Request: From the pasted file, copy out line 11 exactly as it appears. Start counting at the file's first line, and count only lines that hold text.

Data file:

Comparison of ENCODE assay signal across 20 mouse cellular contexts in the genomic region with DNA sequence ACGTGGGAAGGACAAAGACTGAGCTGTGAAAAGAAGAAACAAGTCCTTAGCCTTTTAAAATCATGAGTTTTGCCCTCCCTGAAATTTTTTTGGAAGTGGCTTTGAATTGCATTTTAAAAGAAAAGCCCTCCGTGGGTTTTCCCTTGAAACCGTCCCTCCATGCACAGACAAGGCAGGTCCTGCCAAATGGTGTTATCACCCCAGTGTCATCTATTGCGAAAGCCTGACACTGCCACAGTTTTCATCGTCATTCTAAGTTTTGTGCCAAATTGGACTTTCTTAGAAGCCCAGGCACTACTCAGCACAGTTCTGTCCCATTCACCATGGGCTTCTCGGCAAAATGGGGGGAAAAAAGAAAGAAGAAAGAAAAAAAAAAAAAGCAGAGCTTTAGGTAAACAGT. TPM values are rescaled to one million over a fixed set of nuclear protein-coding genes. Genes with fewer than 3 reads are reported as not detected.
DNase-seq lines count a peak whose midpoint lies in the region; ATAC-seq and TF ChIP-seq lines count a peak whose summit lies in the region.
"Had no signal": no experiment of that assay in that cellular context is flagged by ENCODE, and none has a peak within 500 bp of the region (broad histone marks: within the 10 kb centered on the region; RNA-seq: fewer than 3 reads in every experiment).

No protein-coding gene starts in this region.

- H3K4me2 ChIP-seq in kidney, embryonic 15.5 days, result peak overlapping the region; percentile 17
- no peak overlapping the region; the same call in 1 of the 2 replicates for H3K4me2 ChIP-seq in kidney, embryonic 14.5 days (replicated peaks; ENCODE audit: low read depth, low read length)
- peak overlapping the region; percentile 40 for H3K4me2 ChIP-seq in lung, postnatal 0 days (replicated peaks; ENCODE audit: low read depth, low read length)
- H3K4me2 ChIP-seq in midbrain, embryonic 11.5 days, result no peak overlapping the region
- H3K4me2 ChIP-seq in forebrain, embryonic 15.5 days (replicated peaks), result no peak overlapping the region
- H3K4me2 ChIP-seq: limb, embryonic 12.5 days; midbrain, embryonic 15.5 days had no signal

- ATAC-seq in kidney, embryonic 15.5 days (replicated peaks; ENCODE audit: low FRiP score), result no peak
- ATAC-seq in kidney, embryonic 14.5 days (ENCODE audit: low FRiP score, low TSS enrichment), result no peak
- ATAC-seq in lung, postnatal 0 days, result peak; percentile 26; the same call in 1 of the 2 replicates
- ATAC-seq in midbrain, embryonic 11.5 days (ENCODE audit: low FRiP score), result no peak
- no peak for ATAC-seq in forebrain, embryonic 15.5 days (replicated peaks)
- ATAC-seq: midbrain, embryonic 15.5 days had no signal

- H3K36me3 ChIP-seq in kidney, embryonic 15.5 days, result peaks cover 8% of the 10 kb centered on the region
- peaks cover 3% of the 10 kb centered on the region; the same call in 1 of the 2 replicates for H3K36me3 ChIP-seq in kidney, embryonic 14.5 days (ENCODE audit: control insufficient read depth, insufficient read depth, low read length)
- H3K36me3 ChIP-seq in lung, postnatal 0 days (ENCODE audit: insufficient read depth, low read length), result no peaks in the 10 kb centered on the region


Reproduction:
- ATAC-seq in kidney, embryonic 15.5 days (replicated peaks; ENCODE audit: low FRiP score), result no peak